Because of the desire for fast consensus among self-organizing agile teams, there's a risk that collaboration will devolve into groupthink among close-knit agile teams.  Defined in the early 1970s by research psychologist Irving Janis, groupthink refers to the social phenomenon by which groups limit themselves by developing internal norms that minimize conflict and discourage independent thinking.  Symptoms of groupthink on an agile team include team members who are consistently in agreement with little discussion during daily standups, iteration planning or review meetings. 

According to this Wikiversity definition: "Groupthink is a type of thought exhibited by group members who try to minimize conflict and reach consensus without critically testing, analyzing, and evaluating ideas."  A QA tester, especially one that practices freestyle exploratory testing, can combat this tendency toward groupthink on an agile team by playing the role of critical evaluator or "devil's advocate," and asking tough, "what if"-type testing questions that challenge the rest of the team's decisions and choices.

5. Recognize and Improve Your Team's Feedback Loops 

Feedback loops that Agile XP programs follow

Image Source: DonWells

A feedback loop is the time between when a developer writes a line of code and when someone or something executes that code and provides information about how it behaves.  If software isn’t tested until the very end of the release cycle, as it is in traditional waterfall development, the primary feedback loop can be measured in months. (See Release Plan detail in the figure above.)  Luckily, with agile test management the software is ready to test almost from the time the first line of code is written. And agile teams typically employ several levels of testing to uncover different types of information. 

If your team is practicing pair programming, then the observer member of the developer pair should be doing code review, which is intended to improve the overall quality of your software as it's written. Pair programming is a form of feedback, since developers will constantly discuss the best available options with each other.  The length of this feedback loop is very short, typically just seconds or minutes.  After the code is compiled, automated unit tests check the behavior of individual functions/methods and code interactions. They’re run often, and provide feedback in minutes.  Similarly, automation integration, system and acceptance testing that check the behavior of the system end-to-end will provide feedback in minutes.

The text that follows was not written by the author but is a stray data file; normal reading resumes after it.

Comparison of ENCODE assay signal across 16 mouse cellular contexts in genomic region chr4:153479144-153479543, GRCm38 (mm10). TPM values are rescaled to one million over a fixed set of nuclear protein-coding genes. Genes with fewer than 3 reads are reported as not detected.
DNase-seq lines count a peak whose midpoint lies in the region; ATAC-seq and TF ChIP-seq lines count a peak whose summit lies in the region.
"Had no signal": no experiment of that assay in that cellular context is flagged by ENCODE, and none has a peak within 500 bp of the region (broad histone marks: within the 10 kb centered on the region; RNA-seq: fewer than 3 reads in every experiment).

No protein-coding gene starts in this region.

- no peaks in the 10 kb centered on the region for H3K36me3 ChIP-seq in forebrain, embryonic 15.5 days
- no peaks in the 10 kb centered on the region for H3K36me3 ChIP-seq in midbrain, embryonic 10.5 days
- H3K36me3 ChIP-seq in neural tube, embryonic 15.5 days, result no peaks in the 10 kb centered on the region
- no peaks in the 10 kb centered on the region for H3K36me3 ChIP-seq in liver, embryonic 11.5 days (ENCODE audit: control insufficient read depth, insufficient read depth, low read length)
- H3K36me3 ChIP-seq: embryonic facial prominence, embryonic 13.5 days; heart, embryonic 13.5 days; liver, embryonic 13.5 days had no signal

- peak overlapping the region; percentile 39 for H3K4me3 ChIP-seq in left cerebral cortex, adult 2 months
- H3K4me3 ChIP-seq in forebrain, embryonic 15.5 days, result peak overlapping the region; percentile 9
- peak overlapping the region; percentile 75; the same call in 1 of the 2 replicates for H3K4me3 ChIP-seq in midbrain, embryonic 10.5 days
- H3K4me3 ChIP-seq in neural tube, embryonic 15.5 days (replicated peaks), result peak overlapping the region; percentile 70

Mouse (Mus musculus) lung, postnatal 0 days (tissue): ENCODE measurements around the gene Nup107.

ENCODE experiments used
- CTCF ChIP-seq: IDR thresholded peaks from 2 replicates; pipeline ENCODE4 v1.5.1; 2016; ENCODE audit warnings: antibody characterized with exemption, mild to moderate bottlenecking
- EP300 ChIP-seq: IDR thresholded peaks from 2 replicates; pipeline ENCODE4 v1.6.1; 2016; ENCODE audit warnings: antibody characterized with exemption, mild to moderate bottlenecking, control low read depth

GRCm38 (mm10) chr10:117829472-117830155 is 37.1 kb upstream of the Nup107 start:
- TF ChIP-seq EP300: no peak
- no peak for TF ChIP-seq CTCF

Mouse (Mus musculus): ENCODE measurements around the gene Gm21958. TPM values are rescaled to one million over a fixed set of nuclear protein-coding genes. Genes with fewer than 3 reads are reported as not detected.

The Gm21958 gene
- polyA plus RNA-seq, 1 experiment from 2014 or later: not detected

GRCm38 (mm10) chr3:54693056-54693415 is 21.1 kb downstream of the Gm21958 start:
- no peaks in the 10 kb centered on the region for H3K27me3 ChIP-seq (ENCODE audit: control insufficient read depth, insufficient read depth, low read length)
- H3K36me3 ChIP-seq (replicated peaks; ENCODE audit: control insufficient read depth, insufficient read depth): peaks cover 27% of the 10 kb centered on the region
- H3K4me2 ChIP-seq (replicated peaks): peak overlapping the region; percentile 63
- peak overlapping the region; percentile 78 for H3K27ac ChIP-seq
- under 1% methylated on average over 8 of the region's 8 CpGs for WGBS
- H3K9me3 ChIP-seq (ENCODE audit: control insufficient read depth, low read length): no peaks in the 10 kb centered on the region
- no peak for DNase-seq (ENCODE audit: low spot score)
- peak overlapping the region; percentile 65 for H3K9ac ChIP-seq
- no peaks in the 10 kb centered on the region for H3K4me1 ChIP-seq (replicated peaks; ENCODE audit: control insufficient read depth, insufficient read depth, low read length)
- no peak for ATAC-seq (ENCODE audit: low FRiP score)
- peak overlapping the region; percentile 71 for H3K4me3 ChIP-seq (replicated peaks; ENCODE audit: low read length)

The length of the feedback loop for pair negotiation, or pair testing (see above), can usually be measured in hours.  Issues raised during pair testing can then be discussed at daily standup meetings, which make up their own feedback loop.

Manual testing, particularly manual exploratory tests, take longer to schedule and perform because a human must be available to run them.  Also, since exploratory testing is done in a more freestyle fashion than scripted testing, it takes time for the manual tester to design these tests, as well as any follow up tests needed to confirm the initial test results. The feedback loop for manual acceptance tests can usually be measured in days. 

Finally, the feedback loops for iteration planning (see velocity discussion above) and release planning are usually measured in weeks and months. 

The shorter you can make any or all of the feedback loops, the more your team will benefit since these loops enable agile teams to learn fast and adjust.  Similar to the way your team can increase overall team velocity by normalizing its workload between developers and testers during iteration planning, optimizing each of these individual feedback loops will help your team deliver higher value with better quality--and at a much faster pace.

Learn more about other company's approach to QA success by attending the upcoming session of Atlassian Summit 2016– The Future of QA at Atlassian.